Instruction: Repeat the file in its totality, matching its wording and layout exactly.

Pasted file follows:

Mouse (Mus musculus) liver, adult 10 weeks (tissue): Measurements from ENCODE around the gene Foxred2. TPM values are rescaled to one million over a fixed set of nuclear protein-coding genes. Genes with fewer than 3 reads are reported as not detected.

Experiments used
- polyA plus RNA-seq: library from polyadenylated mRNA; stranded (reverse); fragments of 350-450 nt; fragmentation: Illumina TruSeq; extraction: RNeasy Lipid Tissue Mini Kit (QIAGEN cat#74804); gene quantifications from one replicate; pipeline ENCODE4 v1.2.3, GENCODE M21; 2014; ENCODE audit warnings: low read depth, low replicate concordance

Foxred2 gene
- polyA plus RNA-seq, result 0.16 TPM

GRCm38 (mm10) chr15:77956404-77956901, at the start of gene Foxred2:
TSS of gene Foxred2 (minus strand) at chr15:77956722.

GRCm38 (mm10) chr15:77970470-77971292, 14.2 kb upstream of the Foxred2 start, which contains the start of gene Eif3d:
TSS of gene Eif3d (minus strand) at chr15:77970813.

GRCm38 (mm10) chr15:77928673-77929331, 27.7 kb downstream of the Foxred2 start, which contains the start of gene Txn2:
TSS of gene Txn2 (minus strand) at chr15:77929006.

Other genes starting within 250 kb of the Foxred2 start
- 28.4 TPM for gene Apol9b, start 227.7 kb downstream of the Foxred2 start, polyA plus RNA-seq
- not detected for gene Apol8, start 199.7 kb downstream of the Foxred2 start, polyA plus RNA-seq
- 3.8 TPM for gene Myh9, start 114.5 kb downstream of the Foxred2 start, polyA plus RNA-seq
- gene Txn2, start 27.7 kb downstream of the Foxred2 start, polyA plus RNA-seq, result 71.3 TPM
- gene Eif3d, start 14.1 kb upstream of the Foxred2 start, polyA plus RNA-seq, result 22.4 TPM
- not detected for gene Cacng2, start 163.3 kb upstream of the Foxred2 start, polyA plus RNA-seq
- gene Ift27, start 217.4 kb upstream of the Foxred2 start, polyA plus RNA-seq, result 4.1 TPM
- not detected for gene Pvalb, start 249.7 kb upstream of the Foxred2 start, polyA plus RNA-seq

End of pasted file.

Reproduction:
Mouse (Mus musculus) liver, adult 10 weeks (tissue): Measurements from ENCODE around the gene Foxred2. TPM values are rescaled to one million over a fixed set of nuclear protein-coding genes. Genes with fewer than 3 reads are reported as not detected.

Experiments used
- polyA plus RNA-seq: library from polyadenylated mRNA; stranded (reverse); fragments of 350-450 nt; fragmentation: Illumina TruSeq; extraction: RNeasy Lipid Tissue Mini Kit (QIAGEN cat#74804); gene quantifications from one replicate; pipeline ENCODE4 v1.2.3, GENCODE M21; 2014; ENCODE audit warnings: low read depth, low replicate concordance

Foxred2 gene
- polyA plus RNA-seq, result 0.16 TPM

GRCm38 (mm10) chr15:77956404-77956901, at the start of gene Foxred2:
TSS of gene Foxred2 (minus strand) at chr15:77956722.

GRCm38 (mm10) chr15:77970470-77971292, 14.2 kb upstream of the Foxred2 start, which contains the start of gene Eif3d:
TSS of gene Eif3d (minus strand) at chr15:77970813.

GRCm38 (mm10) chr15:77928673-77929331, 27.7 kb downstream of the Foxred2 start, which contains the start of gene Txn2:
TSS of gene Txn2 (minus strand) at chr15:77929006.

Other genes starting within 250 kb of the Foxred2 start
- 28.4 TPM for gene Apol9b, start 227.7 kb downstream of the Foxred2 start, polyA plus RNA-seq
- not detected for gene Apol8, start 199.7 kb downstream of the Foxred2 start, polyA plus RNA-seq
- 3.8 TPM for gene Myh9, start 114.5 kb downstream of the Foxred2 start, polyA plus RNA-seq
- gene Txn2, start 27.7 kb downstream of the Foxred2 start, polyA plus RNA-seq, result 71.3 TPM
- gene Eif3d, start 14.1 kb upstream of the Foxred2 start, polyA plus RNA-seq, result 22.4 TPM
- not detected for gene Cacng2, start 163.3 kb upstream of the Foxred2 start, polyA plus RNA-seq
- gene Ift27, start 217.4 kb upstream of the Foxred2 start, polyA plus RNA-seq, result 4.1 TPM
- not detected for gene Pvalb, start 249.7 kb upstream of the Foxred2 start, polyA plus RNA-seq